Theiling Online    Sitemap    Conlang Mailing List HQ   

Re: Syllabary - Take Two

From:Jean-François Colson <fa597525@...>
Date:Thursday, February 17, 2005, 21:04

On Thursday, February 17, 2005 6:46 PM, Gary Shannon wrote:

>> But it's not user-friendly for everyone. >> To type the character "|" I have to type AltGr (the >> right Alt key) and the >> "1" key. On some laptop computers with only one Alt >> key (commonly at the >> left of the space key), I must type Ctrl-Alt-1 (a >> combination of THREE >> keys!!!). > > I chose the bar just because it it a character not > commonly used. It could just as easily have been ^ or > %. Since the bar is a normal character on a standard > PC keyboard I assumed (wrongly, as it turns out) that > everyone had that key on their keyboard.
In fact I do have that key on my keyboard, but that's one of those keys with three characters on them: * one of those characters (the ampersand) is displayed when I simply type on the key, * another one (the digit 1) is displayed when I type on the key with the shift key pressed, * and a last one (the vertical bar) is displayed when I type on the key with the AltGr key (or the Ctrl-Alt combination) pressed. Other characters which I can type only with the AltGr key: @, #, {, }, [, ], ´, `, ~, \, €. So when I need the vertical bar to say "or" in a C++ program or to write an absolute value, there's no problem at all. But if I have to type AltGr or Ctrl + Alt for a third of the syllables and shift for an half of the syllables, since Keyman exists and I have a license, I prefer to use it...
> >> And remember that the apostrophe can be >> automatically replaced by some other >> character in programs such as Word. >> >> At all events, if ever you'd design such a font, to >> use it more easily I'd >> write a Keyman file such as: >> >> VERSION 6.0 >> >> NAME "ASCIISyllabary" >> > > I'm not familiar with Keyman. > >> Which would allow me to type more easilly (and more >> intuitively) like >> illustrated in the table below: >> >> b bi bo bu by be >> >> B b B' b' B| b| >> > > Yes, that's works out nicely. > > The use of a second charatcer to modify the syllable > raises an intersting idea. Suppose it were permitted > to type a consonant and then a vowel, but in the > design of the font the consonant was drawn to be the > left half of a symbol and the vowel drawn to be the > right half of the same symbol. (or the top and bottom > of the same symbol). That way each syllable would be > a single symbol, but it would be composed of a > consonant part and a vowel part. Similar in concept, > I suppose, to hangul. > > Would that be a syllabary? Technically each syllable > has a unique symbol but that symbol is composed of > pieces that are alphabetic in nature.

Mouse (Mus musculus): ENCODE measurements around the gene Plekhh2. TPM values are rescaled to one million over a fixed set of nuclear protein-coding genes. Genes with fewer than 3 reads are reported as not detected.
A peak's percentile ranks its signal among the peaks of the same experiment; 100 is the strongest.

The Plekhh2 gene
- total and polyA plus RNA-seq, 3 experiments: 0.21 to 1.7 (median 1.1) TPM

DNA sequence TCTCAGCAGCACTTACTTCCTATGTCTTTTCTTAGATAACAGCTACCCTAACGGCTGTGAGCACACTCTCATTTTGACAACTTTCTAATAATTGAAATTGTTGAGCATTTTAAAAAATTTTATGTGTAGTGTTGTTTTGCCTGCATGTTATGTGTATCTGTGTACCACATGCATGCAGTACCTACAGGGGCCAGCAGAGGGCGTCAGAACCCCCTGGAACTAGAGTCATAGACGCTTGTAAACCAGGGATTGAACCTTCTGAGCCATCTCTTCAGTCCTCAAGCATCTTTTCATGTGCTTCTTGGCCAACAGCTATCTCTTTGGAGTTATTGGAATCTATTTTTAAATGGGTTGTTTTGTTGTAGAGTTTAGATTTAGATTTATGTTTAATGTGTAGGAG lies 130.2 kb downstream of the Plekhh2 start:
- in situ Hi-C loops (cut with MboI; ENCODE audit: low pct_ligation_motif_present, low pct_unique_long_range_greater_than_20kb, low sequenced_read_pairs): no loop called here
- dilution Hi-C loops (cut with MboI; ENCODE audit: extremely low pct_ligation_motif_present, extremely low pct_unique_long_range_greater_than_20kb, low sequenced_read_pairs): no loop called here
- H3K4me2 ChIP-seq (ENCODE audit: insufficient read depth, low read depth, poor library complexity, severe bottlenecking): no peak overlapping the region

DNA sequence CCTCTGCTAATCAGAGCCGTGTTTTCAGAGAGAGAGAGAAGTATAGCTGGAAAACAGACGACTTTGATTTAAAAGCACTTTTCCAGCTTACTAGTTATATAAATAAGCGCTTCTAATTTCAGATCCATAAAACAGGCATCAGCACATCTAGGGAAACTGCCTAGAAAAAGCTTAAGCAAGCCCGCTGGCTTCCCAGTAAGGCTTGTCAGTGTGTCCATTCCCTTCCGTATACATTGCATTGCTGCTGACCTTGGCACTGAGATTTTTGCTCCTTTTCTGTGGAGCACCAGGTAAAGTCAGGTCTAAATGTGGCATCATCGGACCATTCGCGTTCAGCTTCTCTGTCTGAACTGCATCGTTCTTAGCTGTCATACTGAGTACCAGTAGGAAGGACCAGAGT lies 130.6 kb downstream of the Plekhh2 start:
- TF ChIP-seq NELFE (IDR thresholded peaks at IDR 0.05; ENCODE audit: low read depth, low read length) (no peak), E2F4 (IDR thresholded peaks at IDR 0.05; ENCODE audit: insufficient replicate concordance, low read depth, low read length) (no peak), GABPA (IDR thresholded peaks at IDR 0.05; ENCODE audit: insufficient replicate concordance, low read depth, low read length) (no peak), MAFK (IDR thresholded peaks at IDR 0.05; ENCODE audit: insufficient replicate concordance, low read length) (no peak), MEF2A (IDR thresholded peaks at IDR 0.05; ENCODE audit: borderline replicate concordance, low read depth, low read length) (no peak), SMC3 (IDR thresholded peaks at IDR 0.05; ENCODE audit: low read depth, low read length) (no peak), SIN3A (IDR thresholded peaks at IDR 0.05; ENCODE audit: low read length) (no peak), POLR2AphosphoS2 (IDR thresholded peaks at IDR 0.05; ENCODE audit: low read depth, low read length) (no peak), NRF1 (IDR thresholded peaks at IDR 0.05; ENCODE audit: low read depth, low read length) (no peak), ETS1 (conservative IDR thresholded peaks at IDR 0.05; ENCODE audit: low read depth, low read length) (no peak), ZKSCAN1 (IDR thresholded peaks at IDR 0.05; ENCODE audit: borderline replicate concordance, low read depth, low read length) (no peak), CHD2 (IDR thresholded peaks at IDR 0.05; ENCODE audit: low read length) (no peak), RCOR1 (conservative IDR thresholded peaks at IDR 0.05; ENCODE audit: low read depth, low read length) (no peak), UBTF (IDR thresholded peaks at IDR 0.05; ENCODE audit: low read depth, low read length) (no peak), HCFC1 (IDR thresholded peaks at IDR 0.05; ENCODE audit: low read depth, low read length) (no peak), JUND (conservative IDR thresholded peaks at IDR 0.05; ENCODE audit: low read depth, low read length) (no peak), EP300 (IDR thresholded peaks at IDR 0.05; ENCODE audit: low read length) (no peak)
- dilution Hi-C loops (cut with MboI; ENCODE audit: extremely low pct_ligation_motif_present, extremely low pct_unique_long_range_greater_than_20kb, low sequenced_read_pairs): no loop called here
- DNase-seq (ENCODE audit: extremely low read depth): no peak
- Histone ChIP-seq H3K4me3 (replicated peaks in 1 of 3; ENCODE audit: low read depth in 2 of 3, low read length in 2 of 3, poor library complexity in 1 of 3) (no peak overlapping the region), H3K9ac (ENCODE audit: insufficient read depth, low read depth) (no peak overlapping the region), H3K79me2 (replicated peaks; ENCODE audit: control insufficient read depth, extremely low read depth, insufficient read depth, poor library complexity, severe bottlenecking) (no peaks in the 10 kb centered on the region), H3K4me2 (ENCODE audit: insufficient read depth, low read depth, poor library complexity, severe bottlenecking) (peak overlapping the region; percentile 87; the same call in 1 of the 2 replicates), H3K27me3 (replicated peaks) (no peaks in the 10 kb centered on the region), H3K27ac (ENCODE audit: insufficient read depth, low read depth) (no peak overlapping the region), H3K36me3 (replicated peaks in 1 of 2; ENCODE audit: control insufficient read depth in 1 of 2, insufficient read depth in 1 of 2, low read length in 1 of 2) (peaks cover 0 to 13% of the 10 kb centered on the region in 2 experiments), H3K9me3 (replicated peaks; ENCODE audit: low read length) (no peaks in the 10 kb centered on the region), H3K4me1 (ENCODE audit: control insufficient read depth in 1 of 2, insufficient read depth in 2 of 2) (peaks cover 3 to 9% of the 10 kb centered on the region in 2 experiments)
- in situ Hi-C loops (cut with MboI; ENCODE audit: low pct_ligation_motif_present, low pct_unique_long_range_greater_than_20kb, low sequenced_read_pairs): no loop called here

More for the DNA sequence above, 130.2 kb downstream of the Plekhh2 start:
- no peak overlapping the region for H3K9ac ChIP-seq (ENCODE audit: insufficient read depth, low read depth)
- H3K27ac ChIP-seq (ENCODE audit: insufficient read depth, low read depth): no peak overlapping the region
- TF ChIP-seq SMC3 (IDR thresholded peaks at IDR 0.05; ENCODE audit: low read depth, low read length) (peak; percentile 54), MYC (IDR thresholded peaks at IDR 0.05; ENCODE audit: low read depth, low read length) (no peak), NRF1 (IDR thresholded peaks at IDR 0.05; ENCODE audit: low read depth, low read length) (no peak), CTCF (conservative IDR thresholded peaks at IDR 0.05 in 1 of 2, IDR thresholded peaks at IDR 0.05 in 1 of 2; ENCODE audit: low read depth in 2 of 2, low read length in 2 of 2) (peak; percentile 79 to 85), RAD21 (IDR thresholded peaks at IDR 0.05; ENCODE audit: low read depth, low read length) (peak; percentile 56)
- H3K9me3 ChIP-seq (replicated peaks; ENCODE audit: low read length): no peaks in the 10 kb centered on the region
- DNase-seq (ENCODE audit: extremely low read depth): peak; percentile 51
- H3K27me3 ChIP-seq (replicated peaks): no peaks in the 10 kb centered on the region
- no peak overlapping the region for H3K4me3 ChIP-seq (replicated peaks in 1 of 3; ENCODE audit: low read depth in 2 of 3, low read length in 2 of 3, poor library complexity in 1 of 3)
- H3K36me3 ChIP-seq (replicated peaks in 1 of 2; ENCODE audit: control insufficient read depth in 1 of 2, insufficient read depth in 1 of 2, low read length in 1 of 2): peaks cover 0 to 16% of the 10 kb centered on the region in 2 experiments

In a syllabary, every syllable is not necessarilly written with a single symbol. For example, in Japanese there is the following trio: は = ha in hiragana ば = ba in hiragana (written as ha with two little strokes) ぱ = pa in hiragana (written as ha with a little ring) Still in the hiragana syllabary, you have: き = ki よ = yo しょ = kyo (= ki followed by a small yo) In East Cree you have: ᐸ = pa (that's a character similar to a less-than sign) ᐹ = paa (pa with a dot above) ᑆ = pwaa (paa with a dot before) More, when you change the vowel, you simply turn the character (or you mirror it if it's not symmetrical). Therefore you have: pa = ᐸ (a less-then-like character) pi = ᐱ (a capital-lambda-like character) pu = ᐳ (a greater-then-like character) pe = ᐯ (a V-like character) Jean-François